Roy Schestowitz wrote:
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> European Commission publishes guidelines on the procurement of FOSS
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> | Rishab Ghosh, who presented the guidelines at the Open Source World
> | Conference in Malaga, argued that the procurement guidelines were needed
> | because of two reasons. First, they studied recent tenders and found
> | that many explicitly mentioned proprietary applications. 16% of 3615
> | software tenders explicitly asked for products from top 10 software
> | vendors, such as Microsoft, SAP and Oracle. This practice may be illegal
> | because public tenders generally have to describe functional
> | requirements in a general way instead of specifying specific products.
> | Second, many public administrations don't have any experience with the
> | procurement of FOSS. In fact, they often don't know whether or under
> | which circumstances they are allowed to adopt and ask for FOSS
> | solutions. The guidelines are specifically designed in order to clearly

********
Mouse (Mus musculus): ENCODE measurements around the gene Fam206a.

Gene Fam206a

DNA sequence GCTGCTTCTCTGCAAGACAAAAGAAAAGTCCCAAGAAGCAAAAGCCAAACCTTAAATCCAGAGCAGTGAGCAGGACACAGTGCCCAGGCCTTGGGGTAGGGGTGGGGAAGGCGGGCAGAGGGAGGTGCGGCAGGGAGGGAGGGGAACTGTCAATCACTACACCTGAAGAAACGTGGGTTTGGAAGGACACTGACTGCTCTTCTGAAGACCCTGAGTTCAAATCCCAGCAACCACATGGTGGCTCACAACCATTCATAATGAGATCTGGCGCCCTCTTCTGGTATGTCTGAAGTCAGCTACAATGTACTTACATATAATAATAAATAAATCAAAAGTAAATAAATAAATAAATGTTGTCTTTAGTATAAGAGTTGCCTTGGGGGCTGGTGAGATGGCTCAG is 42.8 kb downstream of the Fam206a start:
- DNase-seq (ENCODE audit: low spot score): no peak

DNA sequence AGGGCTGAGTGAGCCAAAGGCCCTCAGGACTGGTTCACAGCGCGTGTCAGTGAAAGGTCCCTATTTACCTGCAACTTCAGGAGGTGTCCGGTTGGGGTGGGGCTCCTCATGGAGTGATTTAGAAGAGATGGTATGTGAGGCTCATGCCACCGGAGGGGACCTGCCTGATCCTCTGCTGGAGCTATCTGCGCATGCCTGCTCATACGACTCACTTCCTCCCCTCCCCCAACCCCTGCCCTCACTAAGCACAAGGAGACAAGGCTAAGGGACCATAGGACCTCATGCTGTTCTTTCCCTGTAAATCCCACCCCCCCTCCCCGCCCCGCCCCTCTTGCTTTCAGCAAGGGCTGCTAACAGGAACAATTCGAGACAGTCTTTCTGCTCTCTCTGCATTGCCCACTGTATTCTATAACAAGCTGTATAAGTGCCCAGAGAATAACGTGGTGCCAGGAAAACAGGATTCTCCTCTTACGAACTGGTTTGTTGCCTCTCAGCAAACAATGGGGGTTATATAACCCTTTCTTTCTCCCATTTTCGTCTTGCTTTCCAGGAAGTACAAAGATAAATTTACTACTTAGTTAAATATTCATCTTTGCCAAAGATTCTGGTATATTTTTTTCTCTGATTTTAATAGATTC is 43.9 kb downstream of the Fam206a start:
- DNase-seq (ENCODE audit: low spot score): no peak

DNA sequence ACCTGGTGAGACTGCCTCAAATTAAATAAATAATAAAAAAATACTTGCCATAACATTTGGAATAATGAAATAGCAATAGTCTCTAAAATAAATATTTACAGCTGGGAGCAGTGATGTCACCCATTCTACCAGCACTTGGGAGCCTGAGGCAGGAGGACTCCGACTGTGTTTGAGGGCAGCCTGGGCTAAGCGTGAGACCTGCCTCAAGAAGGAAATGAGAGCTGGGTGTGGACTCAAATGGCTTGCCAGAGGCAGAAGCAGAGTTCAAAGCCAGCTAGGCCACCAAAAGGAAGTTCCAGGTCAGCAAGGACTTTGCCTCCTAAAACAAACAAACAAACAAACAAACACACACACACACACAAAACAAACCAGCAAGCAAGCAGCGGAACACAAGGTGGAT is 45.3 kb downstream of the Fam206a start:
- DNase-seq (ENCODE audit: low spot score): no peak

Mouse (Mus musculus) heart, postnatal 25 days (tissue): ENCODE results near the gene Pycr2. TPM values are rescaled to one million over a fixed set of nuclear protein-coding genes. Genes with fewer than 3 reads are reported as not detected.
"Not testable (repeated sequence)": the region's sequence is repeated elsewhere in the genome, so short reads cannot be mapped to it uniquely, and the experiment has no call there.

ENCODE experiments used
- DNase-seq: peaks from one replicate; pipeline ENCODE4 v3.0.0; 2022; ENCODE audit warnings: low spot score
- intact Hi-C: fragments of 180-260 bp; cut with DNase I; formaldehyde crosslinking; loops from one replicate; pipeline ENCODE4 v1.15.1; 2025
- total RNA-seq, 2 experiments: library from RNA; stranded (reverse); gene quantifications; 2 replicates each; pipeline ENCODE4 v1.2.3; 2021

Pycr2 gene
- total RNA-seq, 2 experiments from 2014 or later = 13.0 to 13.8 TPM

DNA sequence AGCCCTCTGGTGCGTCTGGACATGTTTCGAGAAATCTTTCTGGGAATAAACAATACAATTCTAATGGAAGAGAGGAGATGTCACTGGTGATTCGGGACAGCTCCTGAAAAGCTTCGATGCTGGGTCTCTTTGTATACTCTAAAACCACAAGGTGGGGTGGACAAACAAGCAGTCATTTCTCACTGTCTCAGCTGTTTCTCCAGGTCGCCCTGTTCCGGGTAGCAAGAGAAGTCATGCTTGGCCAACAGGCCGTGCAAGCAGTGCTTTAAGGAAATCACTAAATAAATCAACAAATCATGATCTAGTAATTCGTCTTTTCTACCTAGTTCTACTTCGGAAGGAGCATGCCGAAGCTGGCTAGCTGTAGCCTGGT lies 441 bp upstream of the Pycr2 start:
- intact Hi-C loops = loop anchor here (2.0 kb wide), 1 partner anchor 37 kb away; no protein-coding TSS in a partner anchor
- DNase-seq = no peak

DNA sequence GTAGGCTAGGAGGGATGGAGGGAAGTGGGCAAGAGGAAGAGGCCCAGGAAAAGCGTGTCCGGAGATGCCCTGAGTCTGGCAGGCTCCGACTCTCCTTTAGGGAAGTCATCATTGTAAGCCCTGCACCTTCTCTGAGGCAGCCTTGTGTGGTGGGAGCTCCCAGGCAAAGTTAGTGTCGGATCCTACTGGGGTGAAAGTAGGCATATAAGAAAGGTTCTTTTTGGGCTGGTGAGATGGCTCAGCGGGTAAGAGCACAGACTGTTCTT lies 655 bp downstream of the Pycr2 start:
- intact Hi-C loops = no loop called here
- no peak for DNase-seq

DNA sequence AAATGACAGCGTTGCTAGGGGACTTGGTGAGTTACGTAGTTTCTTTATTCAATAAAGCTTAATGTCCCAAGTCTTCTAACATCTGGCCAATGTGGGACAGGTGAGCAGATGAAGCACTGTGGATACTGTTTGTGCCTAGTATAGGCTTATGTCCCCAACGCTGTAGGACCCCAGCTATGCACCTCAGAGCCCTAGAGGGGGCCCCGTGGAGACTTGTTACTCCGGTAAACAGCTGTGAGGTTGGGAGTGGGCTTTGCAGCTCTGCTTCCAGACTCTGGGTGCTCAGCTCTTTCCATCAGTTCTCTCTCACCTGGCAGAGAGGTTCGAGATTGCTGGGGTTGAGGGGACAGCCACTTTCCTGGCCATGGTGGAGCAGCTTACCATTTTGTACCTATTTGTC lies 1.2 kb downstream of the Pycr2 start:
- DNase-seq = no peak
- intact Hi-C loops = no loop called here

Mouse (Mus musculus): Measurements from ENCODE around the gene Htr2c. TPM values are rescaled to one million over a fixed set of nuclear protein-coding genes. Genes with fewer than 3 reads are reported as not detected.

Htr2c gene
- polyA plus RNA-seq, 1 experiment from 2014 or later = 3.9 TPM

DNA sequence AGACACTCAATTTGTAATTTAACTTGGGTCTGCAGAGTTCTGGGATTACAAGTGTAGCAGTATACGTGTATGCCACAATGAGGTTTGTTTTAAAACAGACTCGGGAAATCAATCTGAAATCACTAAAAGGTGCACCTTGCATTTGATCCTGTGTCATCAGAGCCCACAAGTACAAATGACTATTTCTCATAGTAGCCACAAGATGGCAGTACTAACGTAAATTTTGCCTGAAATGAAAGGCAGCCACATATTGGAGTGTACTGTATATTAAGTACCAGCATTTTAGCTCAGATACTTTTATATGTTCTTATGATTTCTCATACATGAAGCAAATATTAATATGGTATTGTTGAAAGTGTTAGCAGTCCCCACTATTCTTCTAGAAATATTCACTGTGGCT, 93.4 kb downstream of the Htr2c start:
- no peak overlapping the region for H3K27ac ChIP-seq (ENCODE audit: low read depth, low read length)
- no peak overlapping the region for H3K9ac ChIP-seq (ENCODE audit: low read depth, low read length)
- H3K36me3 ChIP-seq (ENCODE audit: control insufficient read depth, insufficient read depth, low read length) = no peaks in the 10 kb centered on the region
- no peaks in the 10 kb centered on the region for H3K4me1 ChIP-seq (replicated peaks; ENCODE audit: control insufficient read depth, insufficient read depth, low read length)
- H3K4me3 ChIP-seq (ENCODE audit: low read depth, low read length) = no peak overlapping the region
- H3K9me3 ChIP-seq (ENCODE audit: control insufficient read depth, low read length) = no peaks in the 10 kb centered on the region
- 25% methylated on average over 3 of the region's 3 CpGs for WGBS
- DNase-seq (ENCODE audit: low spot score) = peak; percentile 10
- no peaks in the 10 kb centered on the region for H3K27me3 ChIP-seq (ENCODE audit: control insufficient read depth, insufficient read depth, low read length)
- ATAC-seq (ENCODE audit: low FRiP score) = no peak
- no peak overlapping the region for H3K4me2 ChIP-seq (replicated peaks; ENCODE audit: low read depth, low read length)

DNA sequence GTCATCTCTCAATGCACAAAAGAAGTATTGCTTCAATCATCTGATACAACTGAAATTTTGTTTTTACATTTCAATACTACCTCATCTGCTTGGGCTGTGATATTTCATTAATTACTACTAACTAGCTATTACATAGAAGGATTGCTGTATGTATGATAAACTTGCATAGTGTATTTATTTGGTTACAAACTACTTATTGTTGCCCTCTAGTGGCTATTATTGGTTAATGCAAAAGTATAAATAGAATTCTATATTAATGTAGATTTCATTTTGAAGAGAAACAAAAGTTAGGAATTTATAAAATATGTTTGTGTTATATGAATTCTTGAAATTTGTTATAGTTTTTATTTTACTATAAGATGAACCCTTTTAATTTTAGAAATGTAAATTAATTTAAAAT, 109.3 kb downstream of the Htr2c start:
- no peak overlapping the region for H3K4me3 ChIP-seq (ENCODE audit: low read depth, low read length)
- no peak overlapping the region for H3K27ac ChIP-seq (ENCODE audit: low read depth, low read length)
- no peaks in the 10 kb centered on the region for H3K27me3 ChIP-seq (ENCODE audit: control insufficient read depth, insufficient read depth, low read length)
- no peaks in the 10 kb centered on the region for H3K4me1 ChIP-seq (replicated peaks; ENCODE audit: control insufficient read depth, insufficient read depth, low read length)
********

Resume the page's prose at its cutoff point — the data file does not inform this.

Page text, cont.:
> | and simply explain how public administrations can acquire open source
> | and they don't assume that a country has adopted a specific policy
> | regarding open source.
> Choice of technology for the public sector must not depend on who took you
> out to lunch.
Meritocracy is dead in EU procurement.
Its a lesson in how not to do e-governance.
It is a simple matter to put all procurements on-line in direct simple
easily searchable text form without layers and layers of fraud ridden
Nope. Nada. Not in EU.
Now with ODF out, its even more easier.
Nope. Not. Nada. Not in EU.
Procurement agencies are above the law, above e-governance, above
parliaments and above information technologies.